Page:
While it may be difficult to separate your emotions during such a chaotic time, it is imperative that you do not allow the issues that you experienced in your marriage to taint the way you view your soon-to-be ex as a parent. Even though he or she was unable to maintain a healthy and happy relationship with you, chances are that your children still have a relationship with their other parent and that your spouse is a qualified parent. Understand that both of you want what is best for the children you have shared and that you will need to be flexible in coming up with a custody arrangement. 

Factors used to determine child custody applied to pets

As beloved as pets are by many couples in Oregon, they do not have the same status as children when it comes to divorce disputes. While pets do not have legal status in California either, a newly signed law allows California judges to apply the same criteria to pet ownership disagreements that they use to determine custody of a child.

In the past, disputes over pet ownership during divorce proceedings have gotten contentious, and without clear guidelines over how to handle the matter, judges have sometimes had to settle the disagreement by arbitrary means. The new law allows family court judges to weigh factors such as who plays with the pet or takes it on walks, feeds the pet, takes it to the groomers or the vet and so on. 

Custody disputes and social media

Child custody disputes can be extremely emotional, and parents may face a number of challenges while working through these matters. From concerns about legal issues to anxiety over one’s ability to spend an ideal amount of time with kids, custody battles can bring on many difficulties. Furthermore, some parents may feel the need to share their feelings and experiences on social media. Moreover, parents may share unrelated information online which could also affect their custody dispute, and this is important to keep in mind if you are active on social media and going through a dispute over child custody.

Some posts on social media can present a parent in a bad light, such as those which show a parent partying late into the night, drinking heavily or acting a way which could be negatively viewed by others. As a result, you should be very mindful of what you post, especially if you are going through a dispute over how custody will be arranged. Some parents may also be very angry during these disputes, which can lead to emotional posts that are regretted later on. Moreover, other parents may drink more than they normally would or exhibit other forms of uncharacteristic behavior because of the intense anxiety they have.

Going over examples of marital property

If you and your marital partner are splitting up, there may be various aspects of your divorce that bother you or cause you to worry. For example, if you are a parent you may be terrified of a dispute over child custody and how things will unfold. The financial side of divorce can be very tricky as well and property division is one area that can be especially challenging and complex for some couples. In this post, we will take a look at some of the different examples of marital property, which is subject to division.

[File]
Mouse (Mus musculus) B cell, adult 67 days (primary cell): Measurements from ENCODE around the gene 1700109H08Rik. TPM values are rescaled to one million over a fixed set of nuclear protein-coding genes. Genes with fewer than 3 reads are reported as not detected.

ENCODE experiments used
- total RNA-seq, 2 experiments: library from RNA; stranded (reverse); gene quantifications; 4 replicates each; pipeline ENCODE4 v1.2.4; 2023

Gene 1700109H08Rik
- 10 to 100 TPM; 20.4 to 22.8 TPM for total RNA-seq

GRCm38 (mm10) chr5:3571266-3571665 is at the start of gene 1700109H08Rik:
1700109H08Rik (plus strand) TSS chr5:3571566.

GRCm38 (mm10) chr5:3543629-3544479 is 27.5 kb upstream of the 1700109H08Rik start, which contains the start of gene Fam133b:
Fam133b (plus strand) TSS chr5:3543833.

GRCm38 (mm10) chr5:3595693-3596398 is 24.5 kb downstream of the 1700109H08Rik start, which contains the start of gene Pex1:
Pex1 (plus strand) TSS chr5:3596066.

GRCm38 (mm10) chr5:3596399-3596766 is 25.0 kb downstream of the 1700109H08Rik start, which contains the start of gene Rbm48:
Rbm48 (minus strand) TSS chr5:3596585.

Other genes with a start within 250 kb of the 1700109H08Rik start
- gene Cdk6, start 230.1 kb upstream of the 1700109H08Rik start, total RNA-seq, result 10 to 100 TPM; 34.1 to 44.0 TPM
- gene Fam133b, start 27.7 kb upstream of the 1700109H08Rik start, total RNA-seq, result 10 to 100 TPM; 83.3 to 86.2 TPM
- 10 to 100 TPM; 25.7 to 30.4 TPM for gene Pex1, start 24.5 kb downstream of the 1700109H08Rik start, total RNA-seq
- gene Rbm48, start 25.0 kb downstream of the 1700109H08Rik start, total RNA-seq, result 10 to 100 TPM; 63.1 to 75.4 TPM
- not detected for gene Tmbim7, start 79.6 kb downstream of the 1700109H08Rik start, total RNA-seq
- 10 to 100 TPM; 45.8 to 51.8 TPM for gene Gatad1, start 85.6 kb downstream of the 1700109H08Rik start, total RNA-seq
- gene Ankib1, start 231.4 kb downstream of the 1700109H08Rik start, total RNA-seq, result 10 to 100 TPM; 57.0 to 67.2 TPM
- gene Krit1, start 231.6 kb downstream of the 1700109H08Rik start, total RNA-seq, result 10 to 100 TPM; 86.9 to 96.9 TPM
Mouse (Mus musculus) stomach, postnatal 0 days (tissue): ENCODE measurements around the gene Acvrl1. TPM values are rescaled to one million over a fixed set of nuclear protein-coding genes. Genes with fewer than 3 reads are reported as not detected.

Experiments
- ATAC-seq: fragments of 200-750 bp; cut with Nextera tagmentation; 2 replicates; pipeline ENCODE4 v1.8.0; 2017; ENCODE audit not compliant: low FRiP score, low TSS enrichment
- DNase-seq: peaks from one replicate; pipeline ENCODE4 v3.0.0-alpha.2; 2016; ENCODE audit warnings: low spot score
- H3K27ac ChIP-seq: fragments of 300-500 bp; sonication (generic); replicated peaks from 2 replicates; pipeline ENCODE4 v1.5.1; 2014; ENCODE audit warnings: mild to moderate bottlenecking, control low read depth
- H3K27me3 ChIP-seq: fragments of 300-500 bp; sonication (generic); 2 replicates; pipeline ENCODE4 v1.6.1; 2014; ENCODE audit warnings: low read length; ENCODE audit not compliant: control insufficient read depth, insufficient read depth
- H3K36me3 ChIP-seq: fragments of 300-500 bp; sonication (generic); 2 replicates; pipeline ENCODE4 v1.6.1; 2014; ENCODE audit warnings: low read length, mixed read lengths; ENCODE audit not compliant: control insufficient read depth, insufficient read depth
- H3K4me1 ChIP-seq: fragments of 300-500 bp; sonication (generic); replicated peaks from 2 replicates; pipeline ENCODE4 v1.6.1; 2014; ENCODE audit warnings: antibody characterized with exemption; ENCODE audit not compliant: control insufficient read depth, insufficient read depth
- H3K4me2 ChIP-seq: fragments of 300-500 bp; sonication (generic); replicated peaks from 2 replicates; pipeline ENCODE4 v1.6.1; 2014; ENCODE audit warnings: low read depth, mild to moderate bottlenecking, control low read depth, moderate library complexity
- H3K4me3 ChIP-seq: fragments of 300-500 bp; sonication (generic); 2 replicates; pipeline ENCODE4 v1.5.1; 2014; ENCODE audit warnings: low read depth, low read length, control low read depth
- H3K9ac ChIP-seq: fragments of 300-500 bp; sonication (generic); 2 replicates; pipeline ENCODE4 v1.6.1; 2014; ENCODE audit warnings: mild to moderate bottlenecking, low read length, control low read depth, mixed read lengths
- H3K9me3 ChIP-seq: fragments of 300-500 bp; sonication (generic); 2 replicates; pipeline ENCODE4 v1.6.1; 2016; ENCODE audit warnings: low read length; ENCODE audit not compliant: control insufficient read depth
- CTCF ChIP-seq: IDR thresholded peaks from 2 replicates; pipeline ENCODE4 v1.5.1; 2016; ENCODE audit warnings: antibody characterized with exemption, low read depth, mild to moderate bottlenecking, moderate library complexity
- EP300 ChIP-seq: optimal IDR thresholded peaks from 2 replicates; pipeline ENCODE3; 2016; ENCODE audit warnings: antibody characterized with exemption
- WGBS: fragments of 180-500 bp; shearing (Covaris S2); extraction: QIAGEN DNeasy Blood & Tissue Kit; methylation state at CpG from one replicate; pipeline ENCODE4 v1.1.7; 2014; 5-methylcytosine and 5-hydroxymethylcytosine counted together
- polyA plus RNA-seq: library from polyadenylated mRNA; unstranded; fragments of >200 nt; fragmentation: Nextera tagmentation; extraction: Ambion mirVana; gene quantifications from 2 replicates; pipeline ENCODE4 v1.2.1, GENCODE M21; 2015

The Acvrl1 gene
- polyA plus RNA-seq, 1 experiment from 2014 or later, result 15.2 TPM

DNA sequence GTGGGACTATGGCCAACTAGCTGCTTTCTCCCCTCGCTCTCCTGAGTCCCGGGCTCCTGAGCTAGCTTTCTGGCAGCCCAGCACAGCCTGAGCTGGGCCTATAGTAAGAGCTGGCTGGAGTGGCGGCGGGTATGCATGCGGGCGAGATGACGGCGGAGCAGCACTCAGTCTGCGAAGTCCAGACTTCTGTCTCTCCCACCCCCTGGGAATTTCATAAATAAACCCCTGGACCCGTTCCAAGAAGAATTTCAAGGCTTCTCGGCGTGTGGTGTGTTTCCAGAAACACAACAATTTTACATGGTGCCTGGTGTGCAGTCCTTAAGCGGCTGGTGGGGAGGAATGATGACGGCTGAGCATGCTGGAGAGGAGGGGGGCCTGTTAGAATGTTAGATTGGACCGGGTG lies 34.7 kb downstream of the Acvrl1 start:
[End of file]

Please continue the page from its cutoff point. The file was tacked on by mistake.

Generally speaking, any property that a spouse acquires while they are married is viewed as marital property. This may include gifts that a spouse received while they were married, financial accounts, boats, automobiles and real estate. Some people do not realize that other types of property, such as artwork, coin collections and home furnishings may also be subject to division. There are many factors that the court will consider when trying to figure out how to divide your property and you may receive more or less property than you originally expected.

Developing a visitation schedule that is fair and functional

When a couple in Oregon chooses to get divorced, their decision may require that one or both parents relocate as the courts negotiate the details of the separation. For couples with children, this process could be critical as they negotiate where their children will live and who their guardians will be. They will also need to decide whether parenting responsibilities and decisions will be shared and how time will be split between both parents to allow their children to maintain a relationship with both their mom and dad. 

As parents begin the process of creating a visitation schedule and coordinating the details of their shared custody arrangement, it is critical that both parties acknowledge that they will not be able to have everything they want. According to verwellfamily.com, parents who are more concerned about "winning" the arrangement they wanted to keep current schedules convenient and easy will often be disappointed when they are required to compromise to some degree. The visitation schedule that people create is a valid effort at enabling children shared by the couple to have accessibility to both of their parents to enjoy the relationships and experiences that come from having both a mother and a father. It is not, however, a resource for people to get revenge on their ex.